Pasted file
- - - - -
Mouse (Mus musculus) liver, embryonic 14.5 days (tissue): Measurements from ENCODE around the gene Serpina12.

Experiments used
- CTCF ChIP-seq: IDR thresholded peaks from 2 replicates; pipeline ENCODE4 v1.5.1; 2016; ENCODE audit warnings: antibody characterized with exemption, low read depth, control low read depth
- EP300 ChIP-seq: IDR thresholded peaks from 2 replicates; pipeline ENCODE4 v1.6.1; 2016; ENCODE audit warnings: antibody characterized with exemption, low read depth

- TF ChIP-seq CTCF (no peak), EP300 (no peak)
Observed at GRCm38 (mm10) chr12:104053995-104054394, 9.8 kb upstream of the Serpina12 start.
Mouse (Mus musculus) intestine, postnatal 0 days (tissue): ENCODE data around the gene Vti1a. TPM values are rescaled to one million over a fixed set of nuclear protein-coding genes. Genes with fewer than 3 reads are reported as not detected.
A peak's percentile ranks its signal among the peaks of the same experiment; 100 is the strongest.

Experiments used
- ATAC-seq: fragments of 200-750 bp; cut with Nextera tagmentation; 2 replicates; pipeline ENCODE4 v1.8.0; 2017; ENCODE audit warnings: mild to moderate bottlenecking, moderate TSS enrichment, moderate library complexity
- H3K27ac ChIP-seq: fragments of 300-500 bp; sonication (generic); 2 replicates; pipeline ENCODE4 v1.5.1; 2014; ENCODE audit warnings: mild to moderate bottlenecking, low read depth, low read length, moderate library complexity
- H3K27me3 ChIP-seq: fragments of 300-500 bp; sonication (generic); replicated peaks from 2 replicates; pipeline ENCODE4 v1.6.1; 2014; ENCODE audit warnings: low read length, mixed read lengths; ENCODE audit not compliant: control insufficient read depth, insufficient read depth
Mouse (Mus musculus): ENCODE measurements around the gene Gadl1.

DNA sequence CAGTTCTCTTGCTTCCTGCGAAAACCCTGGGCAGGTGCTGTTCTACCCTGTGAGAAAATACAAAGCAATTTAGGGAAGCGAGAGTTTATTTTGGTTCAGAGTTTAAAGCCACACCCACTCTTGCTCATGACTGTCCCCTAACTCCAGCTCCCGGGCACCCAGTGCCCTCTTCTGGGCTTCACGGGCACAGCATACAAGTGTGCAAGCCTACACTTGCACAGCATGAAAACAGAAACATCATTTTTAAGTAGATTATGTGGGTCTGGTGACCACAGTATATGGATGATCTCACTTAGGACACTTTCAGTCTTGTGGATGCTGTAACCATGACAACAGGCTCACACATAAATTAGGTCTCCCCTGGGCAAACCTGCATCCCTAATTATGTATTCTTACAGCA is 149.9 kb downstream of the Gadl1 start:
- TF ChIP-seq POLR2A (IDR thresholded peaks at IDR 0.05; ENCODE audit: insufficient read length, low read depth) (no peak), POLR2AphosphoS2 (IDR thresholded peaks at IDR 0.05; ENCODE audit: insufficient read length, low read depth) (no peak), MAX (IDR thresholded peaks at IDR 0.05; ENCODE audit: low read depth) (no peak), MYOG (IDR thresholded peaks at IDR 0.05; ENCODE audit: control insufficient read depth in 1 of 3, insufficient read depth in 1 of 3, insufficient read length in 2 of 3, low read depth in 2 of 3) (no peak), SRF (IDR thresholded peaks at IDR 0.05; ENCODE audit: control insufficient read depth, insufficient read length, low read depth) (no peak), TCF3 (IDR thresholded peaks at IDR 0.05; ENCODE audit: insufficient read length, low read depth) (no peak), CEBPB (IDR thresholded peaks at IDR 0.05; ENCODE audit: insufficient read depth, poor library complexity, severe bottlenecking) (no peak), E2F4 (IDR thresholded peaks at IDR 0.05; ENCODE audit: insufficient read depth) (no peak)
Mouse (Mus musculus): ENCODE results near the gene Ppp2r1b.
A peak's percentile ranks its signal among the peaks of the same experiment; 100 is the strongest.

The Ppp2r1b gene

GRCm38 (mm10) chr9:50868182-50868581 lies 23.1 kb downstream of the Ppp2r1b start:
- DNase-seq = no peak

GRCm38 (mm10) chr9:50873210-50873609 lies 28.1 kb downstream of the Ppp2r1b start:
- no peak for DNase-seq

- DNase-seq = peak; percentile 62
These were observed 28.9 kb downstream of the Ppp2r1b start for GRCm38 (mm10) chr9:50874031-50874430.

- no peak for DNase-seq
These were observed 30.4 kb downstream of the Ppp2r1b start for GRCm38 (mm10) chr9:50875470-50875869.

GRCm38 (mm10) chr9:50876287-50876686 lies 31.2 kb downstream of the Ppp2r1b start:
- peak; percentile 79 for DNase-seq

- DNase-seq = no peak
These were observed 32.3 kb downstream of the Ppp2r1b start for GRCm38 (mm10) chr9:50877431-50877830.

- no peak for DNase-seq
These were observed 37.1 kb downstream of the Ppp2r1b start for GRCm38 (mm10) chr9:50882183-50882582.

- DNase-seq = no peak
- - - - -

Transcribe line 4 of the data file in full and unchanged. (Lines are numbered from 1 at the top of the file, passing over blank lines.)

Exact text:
- EP300 ChIP-seq: IDR thresholded peaks from 2 replicates; pipeline ENCODE4 v1.6.1; 2016; ENCODE audit warnings: antibody characterized with exemption, low read depth